By Benjamin Hoffman
In a filing earlier this week, the Department of Justice asked a federal court to limit the scope of Major League Baseball’s antitrust exemption to “conduct that is central to the offering of professional baseball exhibitions.”
Calling the century-old exemption an aberration — no such exemption exists for other United States-based sports leagues — the filing said the Supreme Court ruling that created the exemption was based on a “repudiated” interpretation of the Constitution.
The antitrust exemption, which protects MLB’s way of doing business, has been challenged in the past — Sen. Bernie Sanders, I-Vt., among others, has called for its removal — but it has stood up to all previous legal challenges.
Wednesday’s comments came in a filing called a “statement of interest,” which allows the government to weigh in on ongoing legal cases where it is not a plaintiff or the defendant. In another recent statement of interest filed in a District of Columbia court, the Justice Department had urged a judge to reconsider his dismissal of an antitrust lawsuit against Amazon.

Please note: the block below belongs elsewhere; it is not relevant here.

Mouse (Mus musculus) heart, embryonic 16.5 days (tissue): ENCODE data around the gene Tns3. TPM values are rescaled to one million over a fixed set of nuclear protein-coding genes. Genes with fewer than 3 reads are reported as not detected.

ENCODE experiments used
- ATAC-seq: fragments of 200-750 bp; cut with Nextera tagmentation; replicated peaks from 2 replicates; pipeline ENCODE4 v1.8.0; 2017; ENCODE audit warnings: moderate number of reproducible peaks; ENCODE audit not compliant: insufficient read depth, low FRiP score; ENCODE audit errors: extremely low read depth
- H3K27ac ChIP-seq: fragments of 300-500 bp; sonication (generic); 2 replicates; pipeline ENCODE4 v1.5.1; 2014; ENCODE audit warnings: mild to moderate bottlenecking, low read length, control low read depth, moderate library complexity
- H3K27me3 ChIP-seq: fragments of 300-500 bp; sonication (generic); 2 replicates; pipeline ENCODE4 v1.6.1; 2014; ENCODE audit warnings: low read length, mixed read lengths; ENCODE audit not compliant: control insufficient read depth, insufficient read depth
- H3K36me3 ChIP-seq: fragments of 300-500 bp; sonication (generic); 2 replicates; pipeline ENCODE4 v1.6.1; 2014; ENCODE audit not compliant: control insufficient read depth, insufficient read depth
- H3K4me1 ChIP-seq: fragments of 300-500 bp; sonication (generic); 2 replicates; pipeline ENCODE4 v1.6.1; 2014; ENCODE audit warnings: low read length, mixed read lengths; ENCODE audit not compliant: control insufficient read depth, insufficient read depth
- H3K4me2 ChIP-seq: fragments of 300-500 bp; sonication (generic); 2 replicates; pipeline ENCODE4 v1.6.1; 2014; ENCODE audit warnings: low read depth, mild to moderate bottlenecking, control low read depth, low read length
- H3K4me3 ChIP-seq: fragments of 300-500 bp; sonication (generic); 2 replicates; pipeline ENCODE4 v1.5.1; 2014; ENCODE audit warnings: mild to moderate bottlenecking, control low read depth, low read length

In this instance, the filing was related to a suit in which three former minor league teams affiliated with major league clubs, including the Staten Island Yankees, have sued MLB accusing the league of antitrust violations when their teams, along with 40 others, were eliminated in a recent consolidation of Minor League Baseball.
MLB has asked for the suit to be dismissed, citing, in part, the antitrust exemption. The Justice Department took no formal position on the league’s request for a dismissal in its Wednesday filing in the U.S. District Court for the Southern District of New York. But it did ask the court to “define the exemption narrowly.”
While the filing is relevant to MLB in the short term because of how it plays into the ongoing lawsuit, the potential for a removal of the exemption based on various legal challenges could have far larger repercussions in terms of how teams conduct their business and the various freedoms afforded to players.
Wednesday’s filing was signed by Jonathan Kanter, the head of the Justice Department’s antitrust division, who along with Lina Khan, the chair of the Federal Trade Commission, is part of a group of progressives attempting to advance reforms to antitrust law. For decades, they argue, courts have applied the law in a way that favors big corporations. Both regulators were appointed last year by President Joe Biden, who also signed an executive order in July 2021 meant to spur competition across the economy.